At the 2019 National Day Rally, Prime Minister Lee Hsien Loong announced that the retirement age and re-employment ages will be revised to 65 and 70 respectively by 2030.
Most older workers are likely to welcome this change as research has shown that majority of them look forward to continual employment opportunities as they age. They see employment as a means of staying independent and having the ability to practise greater autonomy.
This revision in retirement and re-employment age, in addition to broader social issues like an ageing population, is casting spotlight on companies’ employment practices involving older workers.
In order to make the most of these new regulations, companies need to transform the way they see older workers – not only seeing them as greying individuals but also as a pool of highly experienced and resourceful employees who have much to contribute to businesses and the society at large.
Unfortunately, job opportunities for mature workers are generally hard to come by. One of the biggest impediments is ageism, the negative bias towards older workers.
The assumption that one’s age correlates to lower competencies has been rigorously studied and refuted by research and academia. There is more than enough evidence to support an irrevocable fact: older workers are just as effective at work as their younger counterparts. Employers, in fact, stand to benefit if they have taken steps to employ or re-employ older workers.
Research has also shown that mature workers possess greater emotional control, crisis management and problem-solving capabilities, resulting in fewer customer confrontations.
Older workers in Singapore, at the same time, have expressed their openness to serve as mentors to guide and teach younger and less experienced colleagues. This could potentially help companies save on hefty training, learning and development courses.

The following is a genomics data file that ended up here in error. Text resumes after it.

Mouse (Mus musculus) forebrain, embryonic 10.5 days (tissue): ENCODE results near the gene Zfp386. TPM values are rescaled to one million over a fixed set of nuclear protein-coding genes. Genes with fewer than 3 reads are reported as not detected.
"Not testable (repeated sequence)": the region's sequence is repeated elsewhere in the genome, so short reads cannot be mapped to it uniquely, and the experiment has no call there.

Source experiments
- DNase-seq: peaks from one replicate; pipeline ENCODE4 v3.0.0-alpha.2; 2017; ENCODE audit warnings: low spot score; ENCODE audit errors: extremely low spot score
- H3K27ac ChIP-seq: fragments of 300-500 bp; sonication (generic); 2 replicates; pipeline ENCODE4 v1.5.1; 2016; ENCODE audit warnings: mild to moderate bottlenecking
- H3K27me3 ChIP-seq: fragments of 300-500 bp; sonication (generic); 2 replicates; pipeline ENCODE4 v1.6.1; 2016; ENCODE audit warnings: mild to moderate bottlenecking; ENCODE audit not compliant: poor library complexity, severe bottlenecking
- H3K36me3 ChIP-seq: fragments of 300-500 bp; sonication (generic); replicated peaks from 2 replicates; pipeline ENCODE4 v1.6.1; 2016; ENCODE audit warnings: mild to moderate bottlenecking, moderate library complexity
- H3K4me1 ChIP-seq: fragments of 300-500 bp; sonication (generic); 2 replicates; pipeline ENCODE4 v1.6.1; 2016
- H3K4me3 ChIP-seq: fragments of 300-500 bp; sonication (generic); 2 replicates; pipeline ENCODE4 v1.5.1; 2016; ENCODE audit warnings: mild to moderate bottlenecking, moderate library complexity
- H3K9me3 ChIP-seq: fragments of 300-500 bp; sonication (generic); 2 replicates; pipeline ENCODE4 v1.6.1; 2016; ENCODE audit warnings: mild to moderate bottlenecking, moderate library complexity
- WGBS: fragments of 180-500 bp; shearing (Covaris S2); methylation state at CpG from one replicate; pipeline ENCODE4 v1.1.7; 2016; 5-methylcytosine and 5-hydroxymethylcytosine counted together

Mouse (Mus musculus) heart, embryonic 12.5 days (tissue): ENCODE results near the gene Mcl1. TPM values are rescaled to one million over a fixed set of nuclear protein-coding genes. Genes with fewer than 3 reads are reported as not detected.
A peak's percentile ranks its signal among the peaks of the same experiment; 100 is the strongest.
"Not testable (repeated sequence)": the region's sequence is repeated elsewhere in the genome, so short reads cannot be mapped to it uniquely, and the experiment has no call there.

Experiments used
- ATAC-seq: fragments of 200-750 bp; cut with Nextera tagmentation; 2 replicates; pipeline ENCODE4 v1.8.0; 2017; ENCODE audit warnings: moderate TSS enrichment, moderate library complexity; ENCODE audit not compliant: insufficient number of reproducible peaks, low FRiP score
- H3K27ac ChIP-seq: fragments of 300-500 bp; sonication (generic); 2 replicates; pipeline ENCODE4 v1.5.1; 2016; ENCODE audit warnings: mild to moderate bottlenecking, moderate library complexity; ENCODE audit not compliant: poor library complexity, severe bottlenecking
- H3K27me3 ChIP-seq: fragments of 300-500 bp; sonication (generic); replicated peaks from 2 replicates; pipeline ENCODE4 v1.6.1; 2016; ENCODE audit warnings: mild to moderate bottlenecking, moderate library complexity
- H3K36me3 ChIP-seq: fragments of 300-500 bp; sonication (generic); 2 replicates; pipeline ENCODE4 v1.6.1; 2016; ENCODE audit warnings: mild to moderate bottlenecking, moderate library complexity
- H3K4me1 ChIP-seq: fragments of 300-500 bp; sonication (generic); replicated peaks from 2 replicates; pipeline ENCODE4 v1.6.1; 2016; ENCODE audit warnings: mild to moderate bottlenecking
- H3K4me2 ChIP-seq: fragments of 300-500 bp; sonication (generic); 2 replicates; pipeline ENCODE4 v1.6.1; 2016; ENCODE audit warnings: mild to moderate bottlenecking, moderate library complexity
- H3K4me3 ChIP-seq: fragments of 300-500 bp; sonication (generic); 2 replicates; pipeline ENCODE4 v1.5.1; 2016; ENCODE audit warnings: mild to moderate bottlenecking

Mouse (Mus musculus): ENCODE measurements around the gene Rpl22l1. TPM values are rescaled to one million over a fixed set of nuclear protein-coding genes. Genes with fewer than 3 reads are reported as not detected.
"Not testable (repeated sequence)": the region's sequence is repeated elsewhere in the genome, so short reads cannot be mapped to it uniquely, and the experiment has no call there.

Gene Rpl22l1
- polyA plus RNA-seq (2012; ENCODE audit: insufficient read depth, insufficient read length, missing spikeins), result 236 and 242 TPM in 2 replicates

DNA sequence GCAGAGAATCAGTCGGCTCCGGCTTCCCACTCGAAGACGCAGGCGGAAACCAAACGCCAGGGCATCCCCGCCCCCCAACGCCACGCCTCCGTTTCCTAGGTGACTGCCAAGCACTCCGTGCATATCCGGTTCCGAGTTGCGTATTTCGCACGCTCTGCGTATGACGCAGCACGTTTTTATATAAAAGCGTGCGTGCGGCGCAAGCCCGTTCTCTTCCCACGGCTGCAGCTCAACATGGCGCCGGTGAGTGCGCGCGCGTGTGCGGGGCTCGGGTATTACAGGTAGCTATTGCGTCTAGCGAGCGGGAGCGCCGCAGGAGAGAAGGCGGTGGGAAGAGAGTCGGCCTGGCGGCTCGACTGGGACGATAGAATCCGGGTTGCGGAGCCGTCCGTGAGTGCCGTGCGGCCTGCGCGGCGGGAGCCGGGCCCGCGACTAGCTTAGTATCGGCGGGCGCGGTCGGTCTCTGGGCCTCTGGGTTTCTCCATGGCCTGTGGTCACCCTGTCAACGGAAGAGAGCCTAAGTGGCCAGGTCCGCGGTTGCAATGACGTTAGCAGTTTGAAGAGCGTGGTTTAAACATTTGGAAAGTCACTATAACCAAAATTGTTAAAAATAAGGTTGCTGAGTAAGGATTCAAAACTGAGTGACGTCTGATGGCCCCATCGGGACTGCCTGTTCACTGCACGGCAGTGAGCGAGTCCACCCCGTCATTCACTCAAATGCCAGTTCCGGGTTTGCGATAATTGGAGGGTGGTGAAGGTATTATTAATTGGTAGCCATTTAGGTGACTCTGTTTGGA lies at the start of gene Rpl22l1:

From a strategic perspective, employers also stand to benefit, by tapping on the deep industry insights and knowledge of older workers gained over years of accumulated experience, to devise robust and grounded plans and strategies for their businesses.
Fighting ageism is a challenging process as biaseness is generally subconscious in nature and require conscious effort to overcome such converse thinking and behaviour.
To this end, employers should be encouraged to engage qualified facilitators to conduct exercises involving all employees. They should examine and reflect candidly on their subconscious or subtle biases and attitudes towards older workers.
In addition, multi-generational teams could be put in charge of projects, to work together and promote understanding and appreciation across employees from various age groups.
Employers can also take the lead by appointing mature workers to assume the role of a mentor to guide less experienced workers. They should also make attempts to highlight the contributions of older workers at company functions or through in-house publications.
These collective actions will not only encourage older workers and enhance their self-esteem, it will also shape the perception and attitude of the organisation’s employees towards older workers.
At the same time, older workers must ensure that they do not internalise the unsubstantiated negative societal perceptions about age and limit their own career paths.
They should also put aside any entitlement mentality, by virtue of their past performances, seniority or length of service, to continually contribute and extend their careers.
In fact, all parties, employers and employees, must work together to make age inequality a thing of the past.
This article has been adapted from an earlier commentary: "High time Singapore employers ditch ageist attitudes towards older workers" by Dr Helen Ko, Senior Lecturer, Master and PhD of Gerontology Programmes, S R Nathan School of Human Development, Singapore University of Social Sciences (SUSS).